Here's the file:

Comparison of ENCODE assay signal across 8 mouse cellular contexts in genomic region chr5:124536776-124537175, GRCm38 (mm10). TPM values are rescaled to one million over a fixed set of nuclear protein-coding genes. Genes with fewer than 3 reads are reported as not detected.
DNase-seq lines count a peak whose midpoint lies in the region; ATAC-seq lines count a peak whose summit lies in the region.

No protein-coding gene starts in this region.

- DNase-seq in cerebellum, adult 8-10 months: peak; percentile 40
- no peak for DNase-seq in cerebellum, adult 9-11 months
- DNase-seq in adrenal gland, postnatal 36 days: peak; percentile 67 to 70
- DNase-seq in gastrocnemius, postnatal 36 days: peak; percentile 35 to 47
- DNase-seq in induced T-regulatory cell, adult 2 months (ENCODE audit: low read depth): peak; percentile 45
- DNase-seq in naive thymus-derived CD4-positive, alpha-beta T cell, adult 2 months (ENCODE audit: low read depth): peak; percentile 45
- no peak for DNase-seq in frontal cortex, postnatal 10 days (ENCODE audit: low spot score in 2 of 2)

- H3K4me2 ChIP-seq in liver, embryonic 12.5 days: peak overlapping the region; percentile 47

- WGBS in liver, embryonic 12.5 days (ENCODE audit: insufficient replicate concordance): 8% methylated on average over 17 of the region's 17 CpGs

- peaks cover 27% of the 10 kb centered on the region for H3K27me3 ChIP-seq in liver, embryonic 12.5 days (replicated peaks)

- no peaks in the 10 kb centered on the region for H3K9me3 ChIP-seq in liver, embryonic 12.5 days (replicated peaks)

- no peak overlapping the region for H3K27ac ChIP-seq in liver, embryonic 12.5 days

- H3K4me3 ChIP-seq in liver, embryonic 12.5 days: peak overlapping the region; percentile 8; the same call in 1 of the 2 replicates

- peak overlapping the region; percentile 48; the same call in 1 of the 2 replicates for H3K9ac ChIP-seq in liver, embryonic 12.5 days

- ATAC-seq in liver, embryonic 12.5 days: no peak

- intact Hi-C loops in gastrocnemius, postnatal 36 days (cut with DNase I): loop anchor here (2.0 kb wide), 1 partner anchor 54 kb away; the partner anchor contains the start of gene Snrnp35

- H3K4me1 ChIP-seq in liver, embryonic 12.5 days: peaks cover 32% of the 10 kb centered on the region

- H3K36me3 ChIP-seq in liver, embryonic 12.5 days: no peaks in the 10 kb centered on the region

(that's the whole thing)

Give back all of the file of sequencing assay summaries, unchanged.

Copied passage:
Comparison of ENCODE assay signal across 8 mouse cellular contexts in genomic region chr5:124536776-124537175, GRCm38 (mm10). TPM values are rescaled to one million over a fixed set of nuclear protein-coding genes. Genes with fewer than 3 reads are reported as not detected.
DNase-seq lines count a peak whose midpoint lies in the region; ATAC-seq lines count a peak whose summit lies in the region.

No protein-coding gene starts in this region.

- DNase-seq in cerebellum, adult 8-10 months: peak; percentile 40
- no peak for DNase-seq in cerebellum, adult 9-11 months
- DNase-seq in adrenal gland, postnatal 36 days: peak; percentile 67 to 70
- DNase-seq in gastrocnemius, postnatal 36 days: peak; percentile 35 to 47
- DNase-seq in induced T-regulatory cell, adult 2 months (ENCODE audit: low read depth): peak; percentile 45
- DNase-seq in naive thymus-derived CD4-positive, alpha-beta T cell, adult 2 months (ENCODE audit: low read depth): peak; percentile 45
- no peak for DNase-seq in frontal cortex, postnatal 10 days (ENCODE audit: low spot score in 2 of 2)

- H3K4me2 ChIP-seq in liver, embryonic 12.5 days: peak overlapping the region; percentile 47

- WGBS in liver, embryonic 12.5 days (ENCODE audit: insufficient replicate concordance): 8% methylated on average over 17 of the region's 17 CpGs

- peaks cover 27% of the 10 kb centered on the region for H3K27me3 ChIP-seq in liver, embryonic 12.5 days (replicated peaks)

- no peaks in the 10 kb centered on the region for H3K9me3 ChIP-seq in liver, embryonic 12.5 days (replicated peaks)

- no peak overlapping the region for H3K27ac ChIP-seq in liver, embryonic 12.5 days

- H3K4me3 ChIP-seq in liver, embryonic 12.5 days: peak overlapping the region; percentile 8; the same call in 1 of the 2 replicates

- peak overlapping the region; percentile 48; the same call in 1 of the 2 replicates for H3K9ac ChIP-seq in liver, embryonic 12.5 days

- ATAC-seq in liver, embryonic 12.5 days: no peak

- intact Hi-C loops in gastrocnemius, postnatal 36 days (cut with DNase I): loop anchor here (2.0 kb wide), 1 partner anchor 54 kb away; the partner anchor contains the start of gene Snrnp35

- H3K4me1 ChIP-seq in liver, embryonic 12.5 days: peaks cover 32% of the 10 kb centered on the region

- H3K36me3 ChIP-seq in liver, embryonic 12.5 days: no peaks in the 10 kb centered on the region